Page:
I heard about the new Elive 2.0 release over at Distrowatch. I greeted the news with enthusiasm, as I am a fan of the Enlightenment library upon which it is based. I’ve previously written about Enlightenment here, here, here and others. I have been favorably impressed with the efforts thus far.
So, I downloaded the Elive 2.0 iso and set about installing it in a VMWare 7 virtual machine (VM). The LiveCD desktop started up fine:
Not quite the arresting backgrounds I’d seen before, but it was animated with the stars twinkling. I kinda miss the bright, beautiful backgrounds of OpenGEU. The dock is pretty cool, and the icons zoom as you mouse over them. The far right icon on the dock starts the installation. That’s where I was headed.
Since this isn’t going to end well, I’ll skip to the pertinent screens. Imagine my surprise when this screen showed up near the beginning of the process:
A small payment? What’s that about? I shrugged and carried on with the install. I didn’t get far before this screen showed up:
I’d never encountered an install module in Linux before, so I was a bit confused. Not seeing any alternative, I clicked on “Obtain the module”. The bottom line soon appeared:
Well, that certainly isn’t free. 20 Euros (or any other price) seems steep just to test a piece of software and write about it. But there is an alternative as you can note under the big box. One way to get a free code is to write about Elive. Well I’ve written a lot of posts about Enlightenment and E17, so I figured that would get a code with which to write this post. I sent an email to the developer, but he said that my earlier posts weren’t acceptable because they weren’t about Elive itself. He also pointed me to his link about “free”. I quote part of it here:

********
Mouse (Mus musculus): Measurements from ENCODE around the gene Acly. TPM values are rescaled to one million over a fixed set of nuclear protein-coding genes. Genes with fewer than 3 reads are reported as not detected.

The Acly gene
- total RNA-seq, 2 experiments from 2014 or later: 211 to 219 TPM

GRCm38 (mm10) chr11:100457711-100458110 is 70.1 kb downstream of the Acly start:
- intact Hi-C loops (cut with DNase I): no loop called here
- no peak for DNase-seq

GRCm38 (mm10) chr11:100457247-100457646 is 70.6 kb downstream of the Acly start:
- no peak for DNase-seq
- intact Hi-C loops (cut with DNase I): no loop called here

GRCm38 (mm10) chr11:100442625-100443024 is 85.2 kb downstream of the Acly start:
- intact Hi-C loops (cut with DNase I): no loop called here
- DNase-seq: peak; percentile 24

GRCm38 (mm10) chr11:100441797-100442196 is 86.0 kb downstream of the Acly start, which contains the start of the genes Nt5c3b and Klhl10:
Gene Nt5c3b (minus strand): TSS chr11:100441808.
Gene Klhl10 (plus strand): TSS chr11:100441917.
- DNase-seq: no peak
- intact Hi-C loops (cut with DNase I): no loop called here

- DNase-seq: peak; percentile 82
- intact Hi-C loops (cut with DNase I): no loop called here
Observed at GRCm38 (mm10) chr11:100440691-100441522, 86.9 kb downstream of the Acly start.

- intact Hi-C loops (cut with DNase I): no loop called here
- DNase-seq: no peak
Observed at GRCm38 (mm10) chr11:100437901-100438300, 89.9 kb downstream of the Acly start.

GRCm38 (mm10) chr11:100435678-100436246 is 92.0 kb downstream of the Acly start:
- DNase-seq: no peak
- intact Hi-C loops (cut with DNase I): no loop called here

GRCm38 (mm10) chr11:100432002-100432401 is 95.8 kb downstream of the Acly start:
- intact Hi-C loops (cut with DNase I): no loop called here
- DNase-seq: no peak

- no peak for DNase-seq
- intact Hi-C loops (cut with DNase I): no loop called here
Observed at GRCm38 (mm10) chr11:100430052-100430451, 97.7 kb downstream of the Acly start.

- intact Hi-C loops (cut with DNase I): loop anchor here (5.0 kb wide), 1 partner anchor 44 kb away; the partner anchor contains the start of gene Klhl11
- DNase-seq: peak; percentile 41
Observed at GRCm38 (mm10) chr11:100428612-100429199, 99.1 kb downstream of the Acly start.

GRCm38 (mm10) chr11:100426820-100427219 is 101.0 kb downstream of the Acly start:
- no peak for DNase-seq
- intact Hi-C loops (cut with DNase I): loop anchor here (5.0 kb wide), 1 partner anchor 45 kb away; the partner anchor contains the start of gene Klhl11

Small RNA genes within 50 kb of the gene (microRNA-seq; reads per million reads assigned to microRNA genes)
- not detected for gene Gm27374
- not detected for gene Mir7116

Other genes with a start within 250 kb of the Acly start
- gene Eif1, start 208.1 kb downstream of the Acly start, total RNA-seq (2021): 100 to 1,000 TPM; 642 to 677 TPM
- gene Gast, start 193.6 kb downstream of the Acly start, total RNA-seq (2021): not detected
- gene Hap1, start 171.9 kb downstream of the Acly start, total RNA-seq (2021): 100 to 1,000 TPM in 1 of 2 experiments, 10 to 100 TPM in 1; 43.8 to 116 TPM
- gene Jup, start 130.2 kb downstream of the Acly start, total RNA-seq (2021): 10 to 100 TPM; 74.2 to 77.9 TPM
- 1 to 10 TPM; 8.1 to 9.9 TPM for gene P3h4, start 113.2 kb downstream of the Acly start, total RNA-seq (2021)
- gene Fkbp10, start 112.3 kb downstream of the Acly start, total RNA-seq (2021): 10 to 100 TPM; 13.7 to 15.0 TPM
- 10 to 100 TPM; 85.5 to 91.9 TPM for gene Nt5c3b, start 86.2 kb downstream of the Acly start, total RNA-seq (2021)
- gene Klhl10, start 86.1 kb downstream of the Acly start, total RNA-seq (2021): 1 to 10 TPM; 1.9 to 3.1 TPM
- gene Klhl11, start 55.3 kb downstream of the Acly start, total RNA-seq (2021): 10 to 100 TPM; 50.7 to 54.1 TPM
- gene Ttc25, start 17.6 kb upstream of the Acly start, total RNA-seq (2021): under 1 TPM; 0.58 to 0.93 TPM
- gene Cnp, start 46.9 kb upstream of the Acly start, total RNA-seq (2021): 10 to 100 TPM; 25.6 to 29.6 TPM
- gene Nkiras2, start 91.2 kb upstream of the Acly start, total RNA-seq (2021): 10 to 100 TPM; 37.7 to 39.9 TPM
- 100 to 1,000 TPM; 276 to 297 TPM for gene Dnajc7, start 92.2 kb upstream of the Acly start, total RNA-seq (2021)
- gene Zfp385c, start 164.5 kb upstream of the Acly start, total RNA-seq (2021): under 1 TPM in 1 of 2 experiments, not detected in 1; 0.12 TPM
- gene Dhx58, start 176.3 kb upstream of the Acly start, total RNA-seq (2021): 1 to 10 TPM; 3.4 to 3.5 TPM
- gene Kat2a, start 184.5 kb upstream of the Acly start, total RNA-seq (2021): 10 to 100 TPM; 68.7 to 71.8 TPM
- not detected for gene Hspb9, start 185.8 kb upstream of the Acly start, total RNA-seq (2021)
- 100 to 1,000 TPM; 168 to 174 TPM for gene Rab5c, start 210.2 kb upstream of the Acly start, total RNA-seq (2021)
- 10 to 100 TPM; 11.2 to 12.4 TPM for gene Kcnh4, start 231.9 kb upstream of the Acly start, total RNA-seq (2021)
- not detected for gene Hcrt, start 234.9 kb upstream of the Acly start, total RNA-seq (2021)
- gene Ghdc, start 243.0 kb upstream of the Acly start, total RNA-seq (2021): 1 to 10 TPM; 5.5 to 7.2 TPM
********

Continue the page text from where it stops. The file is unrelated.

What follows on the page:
After that you know that free has no relation with cost. This payment is required to pay the development of Elive, that is the full time work of the Developer ‘Thanatermesis’ and also to pay external development and/or services. Think that more money is made and more development can be possible to pay and so, a better final product (Elive). But in any of the cases, you are not obliged to pay for Elive, nobody obliges you to use Elive. Without any cost, Elive would not be the same, at least not with all its features, usefriendly things, and the lot of work involved. By other side, if your problem is that you can’t possibly pay for any personal reason, we don’t want to prevent anybody from using Elive so we propose alternatives which are described in the payment process. [my bold]
Fair enough, especially on the bold part. I’m done. The developer may do what he wishes with his software. If people are willing to pay for it, so be it. I don’t mind contributing to software development and have supported a number of efforts. But I don’t like being charged just to try something. My interest level dropped to zero and remains there. Ubuntu is and always will be free. ‘nuf said.
I’m setting up a test of the really free OpenGEU, based on E17 and Ubuntu, as soon as I finish writing this. It uses the gorgeous Quarto di Luna artwork with which I am so enamored. Stay tuned for more on OpenGEU!